Stressful situations are widely considered to be a contributing factor for many health problems for adults, and something to be avoided. Yet when a child faces a stressful situation, it is largely dismissed as being part of the learning experience. Children can and do experience stressors and stress can cause problems for children.

One area where many children suffer stress is academic performance concerns, or test anxiety. While the reality of tests and testing is not going away, there are techniques to help your child develop strategies to manage the stress of test taking.

These strategies can be learned through active teaching.

  • Give examples. Explain and practice different strategies together.

  • Allow your children to see that others experience stress. If you have a stressful event coming up, like a job interview, express your feelings to your child and let them see that you also experience stressful situations.

  • Model coping strategies for your child. This allows your child to see your words in action.

Be Prepared. Have you ever wondered why so many people have the dream about being unprepared for a test?Feeling unprepared is a large contributor to test anxiety.

The first step in helping your child cope with test anxiety is to make sure that they are prepared for the test. Find out when the test will be. Encourage your child to study the material well in advance to avoid last minute cramming. When your child has mastered the material, they will feel more confident when they receive the test.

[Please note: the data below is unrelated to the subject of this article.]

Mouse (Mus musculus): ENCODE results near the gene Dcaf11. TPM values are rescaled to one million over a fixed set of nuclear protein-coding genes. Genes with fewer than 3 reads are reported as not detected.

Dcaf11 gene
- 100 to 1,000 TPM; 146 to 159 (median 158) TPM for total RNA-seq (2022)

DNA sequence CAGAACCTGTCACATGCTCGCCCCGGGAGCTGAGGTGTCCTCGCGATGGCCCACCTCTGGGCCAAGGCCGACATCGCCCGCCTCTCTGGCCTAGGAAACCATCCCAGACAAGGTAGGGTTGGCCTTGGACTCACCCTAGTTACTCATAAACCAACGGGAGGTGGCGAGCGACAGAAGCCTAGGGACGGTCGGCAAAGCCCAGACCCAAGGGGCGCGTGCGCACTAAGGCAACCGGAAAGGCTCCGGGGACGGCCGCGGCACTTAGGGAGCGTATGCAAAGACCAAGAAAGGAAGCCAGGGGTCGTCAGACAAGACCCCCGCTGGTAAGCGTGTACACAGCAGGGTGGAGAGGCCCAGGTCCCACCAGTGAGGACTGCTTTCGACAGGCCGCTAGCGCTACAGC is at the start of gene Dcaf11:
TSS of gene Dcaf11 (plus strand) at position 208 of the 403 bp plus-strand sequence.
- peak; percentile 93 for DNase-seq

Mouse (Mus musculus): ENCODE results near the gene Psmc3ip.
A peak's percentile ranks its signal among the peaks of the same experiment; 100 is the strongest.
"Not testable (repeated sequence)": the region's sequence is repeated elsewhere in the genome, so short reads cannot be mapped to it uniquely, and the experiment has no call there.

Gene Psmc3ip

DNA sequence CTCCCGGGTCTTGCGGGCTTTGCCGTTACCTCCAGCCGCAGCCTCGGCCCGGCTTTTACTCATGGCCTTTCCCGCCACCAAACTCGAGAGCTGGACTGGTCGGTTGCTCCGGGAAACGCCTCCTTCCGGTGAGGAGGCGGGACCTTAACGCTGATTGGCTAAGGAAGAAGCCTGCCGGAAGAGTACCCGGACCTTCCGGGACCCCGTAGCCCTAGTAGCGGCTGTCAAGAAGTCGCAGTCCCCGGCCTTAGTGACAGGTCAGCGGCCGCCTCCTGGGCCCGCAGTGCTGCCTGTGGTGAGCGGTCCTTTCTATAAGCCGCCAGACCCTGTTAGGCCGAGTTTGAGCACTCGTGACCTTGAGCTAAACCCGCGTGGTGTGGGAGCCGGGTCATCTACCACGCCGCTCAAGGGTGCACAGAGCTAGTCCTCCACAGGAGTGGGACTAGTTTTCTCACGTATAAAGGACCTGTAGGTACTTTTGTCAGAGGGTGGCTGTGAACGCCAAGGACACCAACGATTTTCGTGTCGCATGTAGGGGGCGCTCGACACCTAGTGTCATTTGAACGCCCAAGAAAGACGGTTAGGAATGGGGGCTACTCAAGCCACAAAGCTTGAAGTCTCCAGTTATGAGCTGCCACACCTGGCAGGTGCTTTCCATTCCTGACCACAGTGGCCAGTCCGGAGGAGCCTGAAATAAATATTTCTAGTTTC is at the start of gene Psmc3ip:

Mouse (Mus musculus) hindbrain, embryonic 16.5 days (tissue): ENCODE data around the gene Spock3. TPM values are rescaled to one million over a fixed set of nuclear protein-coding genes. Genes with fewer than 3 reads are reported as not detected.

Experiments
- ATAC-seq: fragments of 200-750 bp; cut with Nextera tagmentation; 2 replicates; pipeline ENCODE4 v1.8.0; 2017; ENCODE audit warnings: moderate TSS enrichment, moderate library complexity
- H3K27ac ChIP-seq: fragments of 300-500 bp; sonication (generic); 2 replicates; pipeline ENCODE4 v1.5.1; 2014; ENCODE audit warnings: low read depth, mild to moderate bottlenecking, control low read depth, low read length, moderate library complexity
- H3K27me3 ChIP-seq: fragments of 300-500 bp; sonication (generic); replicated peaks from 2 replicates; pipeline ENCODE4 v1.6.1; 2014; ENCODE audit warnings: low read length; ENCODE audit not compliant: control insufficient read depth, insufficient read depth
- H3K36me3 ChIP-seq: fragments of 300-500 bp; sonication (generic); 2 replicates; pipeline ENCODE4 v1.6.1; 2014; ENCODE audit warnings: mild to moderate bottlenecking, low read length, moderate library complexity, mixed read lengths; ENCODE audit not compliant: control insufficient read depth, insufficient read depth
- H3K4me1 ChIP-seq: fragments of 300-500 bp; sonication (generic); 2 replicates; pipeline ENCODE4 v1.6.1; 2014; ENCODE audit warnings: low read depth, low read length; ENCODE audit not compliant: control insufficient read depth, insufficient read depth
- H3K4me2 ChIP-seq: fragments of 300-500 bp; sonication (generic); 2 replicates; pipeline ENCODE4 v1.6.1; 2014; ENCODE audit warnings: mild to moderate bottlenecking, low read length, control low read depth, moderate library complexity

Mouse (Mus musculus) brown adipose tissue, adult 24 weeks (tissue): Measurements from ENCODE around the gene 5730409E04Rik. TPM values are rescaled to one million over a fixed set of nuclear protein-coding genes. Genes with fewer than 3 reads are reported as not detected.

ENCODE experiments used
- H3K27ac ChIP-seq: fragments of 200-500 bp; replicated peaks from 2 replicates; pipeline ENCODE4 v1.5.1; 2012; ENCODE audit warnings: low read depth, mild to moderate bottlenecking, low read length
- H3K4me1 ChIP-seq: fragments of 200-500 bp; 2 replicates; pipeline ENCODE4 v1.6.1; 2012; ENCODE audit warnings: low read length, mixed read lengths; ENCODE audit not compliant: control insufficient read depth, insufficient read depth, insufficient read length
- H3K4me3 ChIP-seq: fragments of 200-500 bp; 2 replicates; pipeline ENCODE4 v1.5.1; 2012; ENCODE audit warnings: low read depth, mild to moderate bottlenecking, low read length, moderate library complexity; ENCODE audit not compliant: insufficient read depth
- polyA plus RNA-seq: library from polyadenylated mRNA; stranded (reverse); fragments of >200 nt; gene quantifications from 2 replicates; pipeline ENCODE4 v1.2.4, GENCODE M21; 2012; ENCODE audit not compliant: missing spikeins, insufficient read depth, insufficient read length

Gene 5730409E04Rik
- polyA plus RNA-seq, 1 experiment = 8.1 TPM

Pay attention to physical needs

The second step in assisting your child with test anxiety is to take care of their physical needs.

Make sure that they:

  • get enough sleep

  • exercise

  • have enough to eat

It is important that they are not hungry or tired at the time of the test. While you can't do anything about a class that takes place right before lunch, you can make sure that they have an adequate and sustaining breakfast. Adjust family schedules the night before a test to allow your child to go to bed on time.

Remember to Breathe

Teach your child a few deep breathing techniques as a way to calm their nerves. If they are able to take a few good and solid diaphragmatic breaths, the result is relaxation and more oxygen for the brain. If they make it a practice to take several deep breaths when beginning a test, they will be more relaxed and confident. There are several mobile apps available that teach deep breathing techniques.

Keep a healthy perspective

Express to your child that tests are not a measure of their cumulative knowledge or intelligence. Tests are simply one snapshot of what they know on a particular day. And, of course, express your love and support for your child, no matter the outcome of a test.

The stress associated with test taking is part of your child's learning experience. By following these simple steps, you can help make the experience a positive one.

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